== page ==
Young California Muslims feel accepted, still face bias, study says


Most young Muslim students feel accepted on California junior high and high school campuses, though a significant number say they face bias from their teachers and bullying from fellow students, according to a new report by a leading Islamic advocacy group.

The report, based on a survey from the California chapter of the Council on American-Islamic Relations, offers a nuanced portrayal of the climate young Muslims face in California schools. Of the nearly 500 Muslim youth surveyed from across the state, about 80% reported positively on their overall educational experience, noting they were comfortable speaking about their religion in the classroom and that they feel safe and respected by teachers.

But 10% reported being physically bullied – including being slapped, kicked or punched. Seventeen percent of girls who wore the hijab – an Islamic headscarf – reported being mistreated because of their choice in clothing. And half responded they they’d been subject to mean comments or rumors because of their faith.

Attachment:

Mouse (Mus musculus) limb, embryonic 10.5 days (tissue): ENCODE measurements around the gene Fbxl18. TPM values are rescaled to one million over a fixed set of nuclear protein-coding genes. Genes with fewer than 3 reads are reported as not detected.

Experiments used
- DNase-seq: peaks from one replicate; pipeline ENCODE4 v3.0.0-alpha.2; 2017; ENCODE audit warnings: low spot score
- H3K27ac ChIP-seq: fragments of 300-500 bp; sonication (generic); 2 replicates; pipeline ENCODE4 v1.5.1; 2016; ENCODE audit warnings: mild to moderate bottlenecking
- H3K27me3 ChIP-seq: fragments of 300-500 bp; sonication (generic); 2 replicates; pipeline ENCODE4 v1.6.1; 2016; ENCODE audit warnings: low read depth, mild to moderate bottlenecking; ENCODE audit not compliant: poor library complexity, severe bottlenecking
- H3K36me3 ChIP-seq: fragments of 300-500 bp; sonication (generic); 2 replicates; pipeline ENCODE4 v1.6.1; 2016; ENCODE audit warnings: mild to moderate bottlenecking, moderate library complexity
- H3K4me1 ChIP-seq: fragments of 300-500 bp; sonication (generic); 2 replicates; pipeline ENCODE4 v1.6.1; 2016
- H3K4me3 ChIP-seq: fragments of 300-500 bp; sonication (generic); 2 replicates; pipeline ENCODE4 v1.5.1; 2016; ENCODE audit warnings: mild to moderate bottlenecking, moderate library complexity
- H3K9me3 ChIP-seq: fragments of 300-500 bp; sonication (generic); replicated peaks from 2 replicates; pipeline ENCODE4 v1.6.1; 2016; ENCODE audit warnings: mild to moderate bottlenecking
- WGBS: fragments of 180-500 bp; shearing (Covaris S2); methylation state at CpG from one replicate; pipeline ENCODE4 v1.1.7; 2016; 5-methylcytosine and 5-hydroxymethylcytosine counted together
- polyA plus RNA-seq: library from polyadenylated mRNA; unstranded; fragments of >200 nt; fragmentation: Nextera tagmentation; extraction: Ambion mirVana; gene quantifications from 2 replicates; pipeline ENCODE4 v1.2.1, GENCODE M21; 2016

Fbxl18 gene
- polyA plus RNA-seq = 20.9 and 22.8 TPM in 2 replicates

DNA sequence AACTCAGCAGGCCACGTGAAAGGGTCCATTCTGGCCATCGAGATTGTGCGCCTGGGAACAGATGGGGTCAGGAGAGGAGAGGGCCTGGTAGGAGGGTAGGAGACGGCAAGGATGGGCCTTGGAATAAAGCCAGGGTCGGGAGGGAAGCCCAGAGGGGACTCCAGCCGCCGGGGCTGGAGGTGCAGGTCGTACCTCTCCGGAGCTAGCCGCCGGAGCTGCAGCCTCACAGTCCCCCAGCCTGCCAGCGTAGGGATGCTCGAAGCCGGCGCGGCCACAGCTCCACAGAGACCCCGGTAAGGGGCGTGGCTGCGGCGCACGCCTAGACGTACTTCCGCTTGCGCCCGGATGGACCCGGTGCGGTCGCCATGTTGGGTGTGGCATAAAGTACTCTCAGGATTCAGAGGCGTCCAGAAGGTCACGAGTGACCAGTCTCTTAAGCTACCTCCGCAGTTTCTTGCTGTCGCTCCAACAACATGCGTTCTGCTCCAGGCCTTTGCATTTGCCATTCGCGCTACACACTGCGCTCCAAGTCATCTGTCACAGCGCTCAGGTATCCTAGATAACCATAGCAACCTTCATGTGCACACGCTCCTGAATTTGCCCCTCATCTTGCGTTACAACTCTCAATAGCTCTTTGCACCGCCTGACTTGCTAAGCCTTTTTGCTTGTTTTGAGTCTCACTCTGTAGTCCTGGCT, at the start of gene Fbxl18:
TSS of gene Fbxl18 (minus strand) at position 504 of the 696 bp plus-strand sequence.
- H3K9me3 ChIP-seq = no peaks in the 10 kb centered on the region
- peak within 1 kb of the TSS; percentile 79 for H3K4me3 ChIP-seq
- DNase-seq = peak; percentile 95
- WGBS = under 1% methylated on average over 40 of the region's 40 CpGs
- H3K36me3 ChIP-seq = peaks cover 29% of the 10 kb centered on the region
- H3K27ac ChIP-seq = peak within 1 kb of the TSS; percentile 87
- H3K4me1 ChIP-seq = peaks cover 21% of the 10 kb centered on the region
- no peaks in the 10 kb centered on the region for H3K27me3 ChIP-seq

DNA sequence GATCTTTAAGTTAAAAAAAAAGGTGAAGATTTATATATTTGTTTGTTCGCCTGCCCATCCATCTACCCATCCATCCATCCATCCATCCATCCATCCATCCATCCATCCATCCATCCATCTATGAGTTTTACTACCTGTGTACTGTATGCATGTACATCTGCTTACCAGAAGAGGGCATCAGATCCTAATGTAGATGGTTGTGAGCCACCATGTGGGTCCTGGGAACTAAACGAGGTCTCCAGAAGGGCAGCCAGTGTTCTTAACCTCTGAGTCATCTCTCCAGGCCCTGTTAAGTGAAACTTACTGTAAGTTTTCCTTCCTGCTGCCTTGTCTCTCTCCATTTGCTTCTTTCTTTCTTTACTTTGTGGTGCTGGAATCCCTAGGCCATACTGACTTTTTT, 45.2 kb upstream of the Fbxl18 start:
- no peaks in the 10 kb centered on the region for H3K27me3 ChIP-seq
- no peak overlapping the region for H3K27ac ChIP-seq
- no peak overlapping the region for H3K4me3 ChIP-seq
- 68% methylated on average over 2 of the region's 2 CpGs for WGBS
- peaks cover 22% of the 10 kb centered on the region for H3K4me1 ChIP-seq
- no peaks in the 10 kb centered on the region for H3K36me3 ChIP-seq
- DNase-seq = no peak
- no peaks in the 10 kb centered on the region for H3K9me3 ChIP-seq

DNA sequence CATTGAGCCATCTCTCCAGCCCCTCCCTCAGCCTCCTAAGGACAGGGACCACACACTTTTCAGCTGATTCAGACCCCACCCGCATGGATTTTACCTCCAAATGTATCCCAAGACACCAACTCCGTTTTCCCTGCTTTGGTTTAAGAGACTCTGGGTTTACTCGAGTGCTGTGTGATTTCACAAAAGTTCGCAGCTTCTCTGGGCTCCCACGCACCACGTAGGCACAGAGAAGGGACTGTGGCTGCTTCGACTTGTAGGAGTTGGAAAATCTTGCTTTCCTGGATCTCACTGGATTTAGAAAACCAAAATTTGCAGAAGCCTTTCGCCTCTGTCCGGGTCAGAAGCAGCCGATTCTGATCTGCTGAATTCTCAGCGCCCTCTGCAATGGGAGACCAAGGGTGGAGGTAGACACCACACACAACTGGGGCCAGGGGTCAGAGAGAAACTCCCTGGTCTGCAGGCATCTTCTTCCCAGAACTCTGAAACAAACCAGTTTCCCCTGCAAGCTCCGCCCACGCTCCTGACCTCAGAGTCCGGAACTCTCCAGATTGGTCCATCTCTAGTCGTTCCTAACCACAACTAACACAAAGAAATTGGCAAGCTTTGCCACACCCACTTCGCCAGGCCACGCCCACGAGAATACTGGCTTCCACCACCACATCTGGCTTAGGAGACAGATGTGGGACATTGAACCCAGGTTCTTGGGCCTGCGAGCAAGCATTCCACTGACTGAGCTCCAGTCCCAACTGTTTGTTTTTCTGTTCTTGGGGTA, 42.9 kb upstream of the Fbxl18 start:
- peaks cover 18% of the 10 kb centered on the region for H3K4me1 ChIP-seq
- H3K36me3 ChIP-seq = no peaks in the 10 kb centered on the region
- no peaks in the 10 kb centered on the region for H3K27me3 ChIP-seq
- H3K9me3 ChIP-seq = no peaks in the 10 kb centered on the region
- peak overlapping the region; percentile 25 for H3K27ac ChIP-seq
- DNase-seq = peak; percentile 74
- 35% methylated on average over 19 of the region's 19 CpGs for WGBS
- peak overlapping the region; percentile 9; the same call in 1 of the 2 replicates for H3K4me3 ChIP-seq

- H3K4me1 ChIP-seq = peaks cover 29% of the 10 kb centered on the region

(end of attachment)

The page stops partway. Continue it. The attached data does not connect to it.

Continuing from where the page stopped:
The overall positive response came “as quite a surprise,” said CAIR attorney Fatima Dadabhoy, who helped author the study. “When we started, the anecdotal evidence we’d been gathering suggested a different kind of picture.”

But Dadabhoy lamented the disconnect between students who said they’d been bullied, while at the same time reporting feeling well accepted at school. “A lot of students are internalizing mistreatment,” she said. “More needs to be done to show our students what bullying really is.”

Dadabhoy also noted that a significant number of students worry their complaints about discrimination won’t be taken seriously by teachers.

The study, started in 2012 and relying on online surveys and focus groups in local mosques, showed Muslim students who lived in places like Orange County, where their faith is well established, felt the most secure about their school experience.

Focusing on students who were between 11 and 18, CAIR said the study’s aim was to raise awareness of bullying and the complex issues young Muslims face daily, and to highlight the legal protections available for children who are harassed because of their religion.



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